- 1 Assignment One
- 2 Answer the following questions in about 500 words each. Each question carries 20 marks.
- 3 1. Describe the key concepts in Jungian psychoanalytical psychology.
- 4 2. Discuss the main tenets of social constructionism.
- 5 Assignment Two
- 6 Answer the following questions in about 100 words each. Each question carries 5 marks.
- 7 3. Freud’s method of research
- 8 4. Feminist psychology
- 9 5. Nativism vs Empiricism
- 10 6. Criticism of Functionalism
- 11 7. The Elements of Consciousness (Titchener)
- 12 8. Contribution of Ebbinghaus
|Title||BPCC-106: IGNOU BAG Solved Assignment 2022-2023|
|Degree||Bachelor Degree Programme|
|Course Name||DEVELOPMENT OF PSYCHOLOGICAL THOUGHT|
|Programme Name||Bachelor of Arts (General)|
|Assignment Code||ASST /TMA / July 2022- January 2023|
|Last Date for Submission of Assignment:||For June Examination: 31st April|
For December Examination: 30th September
Answer the following questions in about 500 words each. Each question carries 20 marks.
1. Describe the key concepts in Jungian psychoanalytical psychology.
Ans: Jungian psychoanalytical psychology, developed by Swiss psychiatrist Carl Jung, is a branch of psychoanalysis that focuses on exploring the unconscious aspects of the human psyche. The following are key concepts in Jungian psychoanalytical psychology:
- Collective Unconscious: Jung proposed that the collective unconscious is a repository of inherited experiences and knowledge that all human beings share. It is a shared reservoir of the deepest human experiences, instincts, and archetypes, which are thought to have evolved over the course of human history. According to Jung, the collective unconscious is inherited and not learned, and it is the basis for the universality of myths, symbols, and dreams.
- Archetypes: Archetypes are innate and universal patterns of human experience, behavior, and thought that emerge from the collective unconscious. They are universal symbols and images that serve as the foundation of human personality, and they have been used to explain the mythologies and religious beliefs of different cultures. According to Jung, the archetype represents the collective experience of human beings over time, and it is expressed through cultural products, such as art, literature, and religion.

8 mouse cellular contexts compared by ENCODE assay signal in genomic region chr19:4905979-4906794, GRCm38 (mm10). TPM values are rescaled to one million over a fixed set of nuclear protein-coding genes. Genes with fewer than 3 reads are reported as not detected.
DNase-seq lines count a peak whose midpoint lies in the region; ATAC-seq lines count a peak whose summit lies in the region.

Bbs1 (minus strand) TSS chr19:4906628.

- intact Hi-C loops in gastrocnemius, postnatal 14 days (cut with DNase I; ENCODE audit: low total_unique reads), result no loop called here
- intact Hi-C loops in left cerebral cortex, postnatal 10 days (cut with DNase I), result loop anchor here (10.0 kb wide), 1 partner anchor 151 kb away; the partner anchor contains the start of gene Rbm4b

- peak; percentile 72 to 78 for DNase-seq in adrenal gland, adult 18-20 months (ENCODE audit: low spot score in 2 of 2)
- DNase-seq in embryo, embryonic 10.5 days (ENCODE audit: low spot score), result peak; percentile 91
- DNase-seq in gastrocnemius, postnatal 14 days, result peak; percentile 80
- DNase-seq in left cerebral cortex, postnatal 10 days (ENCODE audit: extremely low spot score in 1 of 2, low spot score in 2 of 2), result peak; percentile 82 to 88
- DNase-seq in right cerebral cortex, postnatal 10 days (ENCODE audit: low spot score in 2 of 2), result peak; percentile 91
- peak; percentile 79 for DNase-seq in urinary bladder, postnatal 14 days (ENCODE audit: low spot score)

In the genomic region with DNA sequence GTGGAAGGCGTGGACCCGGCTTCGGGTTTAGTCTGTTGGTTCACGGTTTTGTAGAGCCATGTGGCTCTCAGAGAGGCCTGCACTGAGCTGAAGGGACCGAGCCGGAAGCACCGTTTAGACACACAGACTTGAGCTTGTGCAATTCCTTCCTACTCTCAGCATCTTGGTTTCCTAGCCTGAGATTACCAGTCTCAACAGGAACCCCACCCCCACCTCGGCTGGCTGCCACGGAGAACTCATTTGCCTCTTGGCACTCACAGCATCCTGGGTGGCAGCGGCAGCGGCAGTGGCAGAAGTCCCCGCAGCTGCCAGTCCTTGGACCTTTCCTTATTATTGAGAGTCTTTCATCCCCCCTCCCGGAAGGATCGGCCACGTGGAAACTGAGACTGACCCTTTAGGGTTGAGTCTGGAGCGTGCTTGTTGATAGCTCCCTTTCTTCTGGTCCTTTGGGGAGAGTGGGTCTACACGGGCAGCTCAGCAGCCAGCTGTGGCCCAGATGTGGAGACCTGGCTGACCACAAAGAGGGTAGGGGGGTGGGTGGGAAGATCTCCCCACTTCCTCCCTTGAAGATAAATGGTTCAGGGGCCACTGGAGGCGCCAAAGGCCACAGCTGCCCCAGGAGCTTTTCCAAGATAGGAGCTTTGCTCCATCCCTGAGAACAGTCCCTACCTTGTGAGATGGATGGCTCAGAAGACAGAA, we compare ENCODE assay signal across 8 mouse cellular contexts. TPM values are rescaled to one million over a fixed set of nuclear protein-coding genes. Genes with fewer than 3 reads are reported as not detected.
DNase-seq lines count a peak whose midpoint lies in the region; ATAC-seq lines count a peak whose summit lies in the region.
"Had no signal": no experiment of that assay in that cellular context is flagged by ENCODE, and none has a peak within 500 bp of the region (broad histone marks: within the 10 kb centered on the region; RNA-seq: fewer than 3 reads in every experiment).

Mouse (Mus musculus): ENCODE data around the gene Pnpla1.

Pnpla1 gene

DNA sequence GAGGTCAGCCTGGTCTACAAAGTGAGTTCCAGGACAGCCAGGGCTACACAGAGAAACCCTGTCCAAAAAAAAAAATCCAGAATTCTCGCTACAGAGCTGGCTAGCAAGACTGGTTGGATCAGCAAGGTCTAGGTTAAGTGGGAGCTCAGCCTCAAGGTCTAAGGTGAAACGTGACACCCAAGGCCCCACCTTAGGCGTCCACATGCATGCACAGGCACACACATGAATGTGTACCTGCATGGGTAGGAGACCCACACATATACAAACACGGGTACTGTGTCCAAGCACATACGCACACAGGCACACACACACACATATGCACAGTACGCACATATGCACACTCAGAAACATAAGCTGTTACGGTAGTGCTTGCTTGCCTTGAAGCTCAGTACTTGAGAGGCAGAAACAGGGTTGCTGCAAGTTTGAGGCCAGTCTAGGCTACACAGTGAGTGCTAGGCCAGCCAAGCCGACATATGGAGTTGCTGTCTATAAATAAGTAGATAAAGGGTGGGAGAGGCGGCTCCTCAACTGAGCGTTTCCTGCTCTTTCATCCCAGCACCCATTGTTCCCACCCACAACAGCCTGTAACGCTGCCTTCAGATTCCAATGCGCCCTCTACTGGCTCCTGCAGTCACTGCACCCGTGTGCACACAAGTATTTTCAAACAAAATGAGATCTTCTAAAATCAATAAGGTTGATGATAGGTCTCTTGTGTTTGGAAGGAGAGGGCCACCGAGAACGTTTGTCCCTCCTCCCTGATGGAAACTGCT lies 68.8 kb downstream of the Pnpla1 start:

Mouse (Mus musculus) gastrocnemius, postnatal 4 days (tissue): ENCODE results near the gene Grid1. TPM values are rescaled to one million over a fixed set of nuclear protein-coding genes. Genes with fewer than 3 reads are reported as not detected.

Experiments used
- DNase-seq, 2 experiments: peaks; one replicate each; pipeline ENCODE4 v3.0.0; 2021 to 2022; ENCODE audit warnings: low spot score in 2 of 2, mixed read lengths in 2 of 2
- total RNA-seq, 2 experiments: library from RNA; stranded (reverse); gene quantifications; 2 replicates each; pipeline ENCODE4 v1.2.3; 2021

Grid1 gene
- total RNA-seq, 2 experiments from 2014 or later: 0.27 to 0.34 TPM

- Persona: Persona is the social mask or facade that an individual presents to the outside world. It is the role that a person plays in society and the image that they wish to project to others. According to Jung, the persona is necessary for individuals to function effectively in society, but it can also be a source of conflict when it conflicts with an individual’s true nature.
- Shadow: The shadow is the dark and unacknowledged aspect of the psyche, consisting of repressed and unacceptable qualities, desires, and emotions. It represents the unexpressed aspects of the psyche that have been rejected, denied, or neglected, and it often manifests in dreams, fantasies, and projections. According to Jung, integrating the shadow is crucial for a person’s psychological health and development.
- Anima and Animus: Anima and Animus represent the masculine and feminine qualities that exist within the psyche of both men and women. Anima represents the feminine aspect of a man’s personality, and Animus represents the masculine aspect of a woman’s personality. According to Jung, the integration of these archetypes is necessary for the individuation process, which involves the realization of one’s full potential.
- Individuation: Individuation is the process of becoming an individual, where the conscious and unconscious aspects of the psyche are integrated into a unified whole. It involves the realization of one’s unique potential and the development of a sense of meaning and purpose in life. According to Jung, individuation is the ultimate goal of human development, and it is achieved through the integration of the different aspects of the psyche.